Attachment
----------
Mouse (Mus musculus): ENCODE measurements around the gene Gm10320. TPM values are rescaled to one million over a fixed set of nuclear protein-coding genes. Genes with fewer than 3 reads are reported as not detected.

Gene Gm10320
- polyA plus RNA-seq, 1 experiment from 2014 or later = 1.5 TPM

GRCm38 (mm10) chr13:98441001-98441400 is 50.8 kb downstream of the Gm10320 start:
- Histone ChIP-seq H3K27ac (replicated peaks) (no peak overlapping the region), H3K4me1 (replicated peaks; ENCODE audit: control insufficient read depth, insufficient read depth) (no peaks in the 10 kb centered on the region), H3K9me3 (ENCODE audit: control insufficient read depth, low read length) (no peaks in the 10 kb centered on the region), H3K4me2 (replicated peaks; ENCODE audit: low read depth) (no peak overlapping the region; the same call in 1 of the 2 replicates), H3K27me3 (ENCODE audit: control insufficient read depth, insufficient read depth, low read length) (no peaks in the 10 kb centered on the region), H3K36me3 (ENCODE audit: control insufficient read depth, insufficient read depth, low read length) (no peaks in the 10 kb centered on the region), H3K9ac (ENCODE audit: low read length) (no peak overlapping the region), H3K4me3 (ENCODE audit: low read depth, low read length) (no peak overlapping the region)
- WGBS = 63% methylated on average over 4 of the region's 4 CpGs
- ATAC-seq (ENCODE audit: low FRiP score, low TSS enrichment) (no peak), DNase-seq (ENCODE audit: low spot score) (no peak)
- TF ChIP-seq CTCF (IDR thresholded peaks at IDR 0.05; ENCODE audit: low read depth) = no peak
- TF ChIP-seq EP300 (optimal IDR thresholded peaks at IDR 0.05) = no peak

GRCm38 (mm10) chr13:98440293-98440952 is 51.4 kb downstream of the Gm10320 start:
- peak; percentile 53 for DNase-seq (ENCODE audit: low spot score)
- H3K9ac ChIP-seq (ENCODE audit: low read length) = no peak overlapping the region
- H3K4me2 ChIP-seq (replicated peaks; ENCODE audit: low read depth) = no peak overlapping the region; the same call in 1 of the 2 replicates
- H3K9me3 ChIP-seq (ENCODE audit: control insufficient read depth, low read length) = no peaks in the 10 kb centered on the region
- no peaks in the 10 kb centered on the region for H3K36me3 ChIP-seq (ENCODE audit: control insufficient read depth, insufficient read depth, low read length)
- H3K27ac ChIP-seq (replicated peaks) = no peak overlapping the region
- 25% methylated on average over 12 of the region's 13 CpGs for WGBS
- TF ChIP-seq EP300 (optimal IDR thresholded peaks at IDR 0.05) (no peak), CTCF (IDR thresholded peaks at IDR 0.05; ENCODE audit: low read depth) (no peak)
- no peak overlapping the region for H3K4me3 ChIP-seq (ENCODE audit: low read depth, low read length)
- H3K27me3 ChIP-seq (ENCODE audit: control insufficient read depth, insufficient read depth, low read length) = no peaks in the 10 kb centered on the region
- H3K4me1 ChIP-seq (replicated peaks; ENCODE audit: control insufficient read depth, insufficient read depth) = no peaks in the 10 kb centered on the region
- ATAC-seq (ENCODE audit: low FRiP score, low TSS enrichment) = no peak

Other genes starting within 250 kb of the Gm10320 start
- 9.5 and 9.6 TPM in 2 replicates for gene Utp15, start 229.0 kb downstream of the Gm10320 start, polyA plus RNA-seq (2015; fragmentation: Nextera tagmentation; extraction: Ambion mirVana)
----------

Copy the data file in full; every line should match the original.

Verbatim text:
Mouse (Mus musculus): ENCODE measurements around the gene Gm10320. TPM values are rescaled to one million over a fixed set of nuclear protein-coding genes. Genes with fewer than 3 reads are reported as not detected.

Gene Gm10320
- polyA plus RNA-seq, 1 experiment from 2014 or later = 1.5 TPM

GRCm38 (mm10) chr13:98441001-98441400 is 50.8 kb downstream of the Gm10320 start:
- Histone ChIP-seq H3K27ac (replicated peaks) (no peak overlapping the region), H3K4me1 (replicated peaks; ENCODE audit: control insufficient read depth, insufficient read depth) (no peaks in the 10 kb centered on the region), H3K9me3 (ENCODE audit: control insufficient read depth, low read length) (no peaks in the 10 kb centered on the region), H3K4me2 (replicated peaks; ENCODE audit: low read depth) (no peak overlapping the region; the same call in 1 of the 2 replicates), H3K27me3 (ENCODE audit: control insufficient read depth, insufficient read depth, low read length) (no peaks in the 10 kb centered on the region), H3K36me3 (ENCODE audit: control insufficient read depth, insufficient read depth, low read length) (no peaks in the 10 kb centered on the region), H3K9ac (ENCODE audit: low read length) (no peak overlapping the region), H3K4me3 (ENCODE audit: low read depth, low read length) (no peak overlapping the region)
- WGBS = 63% methylated on average over 4 of the region's 4 CpGs
- ATAC-seq (ENCODE audit: low FRiP score, low TSS enrichment) (no peak), DNase-seq (ENCODE audit: low spot score) (no peak)
- TF ChIP-seq CTCF (IDR thresholded peaks at IDR 0.05; ENCODE audit: low read depth) = no peak
- TF ChIP-seq EP300 (optimal IDR thresholded peaks at IDR 0.05) = no peak

GRCm38 (mm10) chr13:98440293-98440952 is 51.4 kb downstream of the Gm10320 start:
- peak; percentile 53 for DNase-seq (ENCODE audit: low spot score)
- H3K9ac ChIP-seq (ENCODE audit: low read length) = no peak overlapping the region
- H3K4me2 ChIP-seq (replicated peaks; ENCODE audit: low read depth) = no peak overlapping the region; the same call in 1 of the 2 replicates
- H3K9me3 ChIP-seq (ENCODE audit: control insufficient read depth, low read length) = no peaks in the 10 kb centered on the region
- no peaks in the 10 kb centered on the region for H3K36me3 ChIP-seq (ENCODE audit: control insufficient read depth, insufficient read depth, low read length)
- H3K27ac ChIP-seq (replicated peaks) = no peak overlapping the region
- 25% methylated on average over 12 of the region's 13 CpGs for WGBS
- TF ChIP-seq EP300 (optimal IDR thresholded peaks at IDR 0.05) (no peak), CTCF (IDR thresholded peaks at IDR 0.05; ENCODE audit: low read depth) (no peak)
- no peak overlapping the region for H3K4me3 ChIP-seq (ENCODE audit: low read depth, low read length)
- H3K27me3 ChIP-seq (ENCODE audit: control insufficient read depth, insufficient read depth, low read length) = no peaks in the 10 kb centered on the region
- H3K4me1 ChIP-seq (replicated peaks; ENCODE audit: control insufficient read depth, insufficient read depth) = no peaks in the 10 kb centered on the region
- ATAC-seq (ENCODE audit: low FRiP score, low TSS enrichment) = no peak

Other genes starting within 250 kb of the Gm10320 start
- 9.5 and 9.6 TPM in 2 replicates for gene Utp15, start 229.0 kb downstream of the Gm10320 start, polyA plus RNA-seq (2015; fragmentation: Nextera tagmentation; extraction: Ambion mirVana)